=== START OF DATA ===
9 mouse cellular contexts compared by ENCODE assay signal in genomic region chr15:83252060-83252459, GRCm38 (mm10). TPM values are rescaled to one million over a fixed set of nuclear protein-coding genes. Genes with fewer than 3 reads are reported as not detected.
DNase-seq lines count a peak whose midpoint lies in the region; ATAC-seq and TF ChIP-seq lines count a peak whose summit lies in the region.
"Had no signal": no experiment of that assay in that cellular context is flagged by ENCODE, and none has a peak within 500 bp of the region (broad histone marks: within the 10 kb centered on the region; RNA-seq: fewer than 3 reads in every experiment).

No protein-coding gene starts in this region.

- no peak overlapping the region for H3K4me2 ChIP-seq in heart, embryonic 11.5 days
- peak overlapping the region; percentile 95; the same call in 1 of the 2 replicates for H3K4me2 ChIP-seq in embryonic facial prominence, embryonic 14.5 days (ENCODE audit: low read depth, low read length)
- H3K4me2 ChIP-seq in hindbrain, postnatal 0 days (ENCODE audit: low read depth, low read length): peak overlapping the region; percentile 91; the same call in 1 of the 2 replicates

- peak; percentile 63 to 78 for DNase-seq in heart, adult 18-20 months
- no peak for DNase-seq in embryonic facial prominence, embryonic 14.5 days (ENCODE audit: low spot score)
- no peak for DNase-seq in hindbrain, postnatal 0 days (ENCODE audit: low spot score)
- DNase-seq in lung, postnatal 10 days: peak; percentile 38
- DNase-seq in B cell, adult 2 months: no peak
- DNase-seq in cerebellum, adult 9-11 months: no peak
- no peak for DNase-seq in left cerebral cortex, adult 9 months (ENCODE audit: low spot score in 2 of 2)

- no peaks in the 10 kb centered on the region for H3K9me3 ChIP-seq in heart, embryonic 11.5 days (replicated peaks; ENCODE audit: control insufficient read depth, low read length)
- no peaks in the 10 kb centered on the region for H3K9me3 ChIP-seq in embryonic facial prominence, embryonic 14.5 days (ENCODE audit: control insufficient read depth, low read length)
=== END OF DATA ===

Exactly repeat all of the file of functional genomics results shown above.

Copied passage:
9 mouse cellular contexts compared by ENCODE assay signal in genomic region chr15:83252060-83252459, GRCm38 (mm10). TPM values are rescaled to one million over a fixed set of nuclear protein-coding genes. Genes with fewer than 3 reads are reported as not detected.
DNase-seq lines count a peak whose midpoint lies in the region; ATAC-seq and TF ChIP-seq lines count a peak whose summit lies in the region.
"Had no signal": no experiment of that assay in that cellular context is flagged by ENCODE, and none has a peak within 500 bp of the region (broad histone marks: within the 10 kb centered on the region; RNA-seq: fewer than 3 reads in every experiment).

No protein-coding gene starts in this region.

- no peak overlapping the region for H3K4me2 ChIP-seq in heart, embryonic 11.5 days
- peak overlapping the region; percentile 95; the same call in 1 of the 2 replicates for H3K4me2 ChIP-seq in embryonic facial prominence, embryonic 14.5 days (ENCODE audit: low read depth, low read length)
- H3K4me2 ChIP-seq in hindbrain, postnatal 0 days (ENCODE audit: low read depth, low read length): peak overlapping the region; percentile 91; the same call in 1 of the 2 replicates

- peak; percentile 63 to 78 for DNase-seq in heart, adult 18-20 months
- no peak for DNase-seq in embryonic facial prominence, embryonic 14.5 days (ENCODE audit: low spot score)
- no peak for DNase-seq in hindbrain, postnatal 0 days (ENCODE audit: low spot score)
- DNase-seq in lung, postnatal 10 days: peak; percentile 38
- DNase-seq in B cell, adult 2 months: no peak
- DNase-seq in cerebellum, adult 9-11 months: no peak
- no peak for DNase-seq in left cerebral cortex, adult 9 months (ENCODE audit: low spot score in 2 of 2)

- no peaks in the 10 kb centered on the region for H3K9me3 ChIP-seq in heart, embryonic 11.5 days (replicated peaks; ENCODE audit: control insufficient read depth, low read length)
- no peaks in the 10 kb centered on the region for H3K9me3 ChIP-seq in embryonic facial prominence, embryonic 14.5 days (ENCODE audit: control insufficient read depth, low read length)